Richard John Rosa

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  • "Mickey, I remember so many wonderful times with you and..."
    - Mary Brydich
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Richard John Rosa, age 79, a pioneer in the field of magnetohydrodynamics (MHD), passed away peacefully at his home in Polson on Dec. 22, 2006.

He is survived by his wife, Marion (Mickey); three children: Katrina Rosa of Pasadena, Calif., Scott Rosa of Sharon, Mass., and Cynthia Rosa of Centennial, Colo.; two step-daughters, Dione Greenberg of Yellow Springs, Ohio, and Maureen Rude of Helena; five grandchildren and one great-grandson.

Dr. Rosa was the first to successfully generate electricity using MHD technology. After earning his Ph.D. in engineering physics at Cornell, he was a research scientist at the Avco Everett Research Lab in Massachusetts. Then in 1975 he became a professor of mechanical engineering at MSU, Bozeman.

He authored over 60 articles, held 14 patents, published a textbook on MHD that was translated into several languages and published a whimsical article in Science Fiction Analog magazine in September 1972 that described the design of an MHD powered flying saucer.

He edited the Journal of Energy Conversion, served on a number of advisory panels for the federal government and the National Academy of Science and was a visiting professor at Tokyo Institute of Technology, Japan, and at the University of Sydney, Australia. He was awarded the Wiley Award and Faraday Medal for research and was the first to receive the Rosa-Kantrowitz award.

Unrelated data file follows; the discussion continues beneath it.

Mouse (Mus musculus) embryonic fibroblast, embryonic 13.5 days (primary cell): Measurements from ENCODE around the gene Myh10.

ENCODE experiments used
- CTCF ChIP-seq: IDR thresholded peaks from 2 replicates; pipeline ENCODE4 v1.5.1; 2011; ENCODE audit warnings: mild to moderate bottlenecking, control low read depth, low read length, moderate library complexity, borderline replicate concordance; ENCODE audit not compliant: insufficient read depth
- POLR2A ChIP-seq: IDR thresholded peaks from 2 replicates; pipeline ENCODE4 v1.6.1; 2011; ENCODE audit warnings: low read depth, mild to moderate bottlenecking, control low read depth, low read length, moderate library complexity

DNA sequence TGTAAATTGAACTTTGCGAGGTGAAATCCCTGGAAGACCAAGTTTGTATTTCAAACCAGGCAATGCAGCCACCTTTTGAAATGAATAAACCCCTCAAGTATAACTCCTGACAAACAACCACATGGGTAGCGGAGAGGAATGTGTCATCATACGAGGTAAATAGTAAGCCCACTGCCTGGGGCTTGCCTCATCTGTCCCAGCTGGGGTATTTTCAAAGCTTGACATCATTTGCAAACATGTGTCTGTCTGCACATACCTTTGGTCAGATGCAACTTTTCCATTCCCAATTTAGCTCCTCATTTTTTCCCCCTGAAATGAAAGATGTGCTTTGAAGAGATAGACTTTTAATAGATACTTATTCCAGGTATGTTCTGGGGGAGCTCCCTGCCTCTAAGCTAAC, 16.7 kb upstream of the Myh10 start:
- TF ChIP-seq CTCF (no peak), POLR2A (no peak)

Dick was an avid outdoorsman. He especially enjoyed skiing and sailing. To celebrate his 65th birthday, he climbed the Grande Teton in Wyoming, and shortly before his death, he and Mickey made their 16th ascent to Angel's Landing in Zion National Park, Utah.

A man of many interests, he enjoyed ballroom and square dancing, photography, and singing with the local men's chorus, jazz festivals and symphony concerts, in addition to continuing a lifelong love of learning that spanned an extensive array of subjects from physics, astronomy and mathematics to history, philosophy and sociology.

He was a man with little ego, accepting and non-judgmental, who loved life and was grateful he'd had a good one. His quiet, intelligent sense of humor and big heart is missed by family and friends.

A celebration of his life will be held from 11 a.m. to 1 p.m. June 30 at the Polson Senior Citizens Center.
Published in Bozeman Daily Chronicle on June 24, 2007
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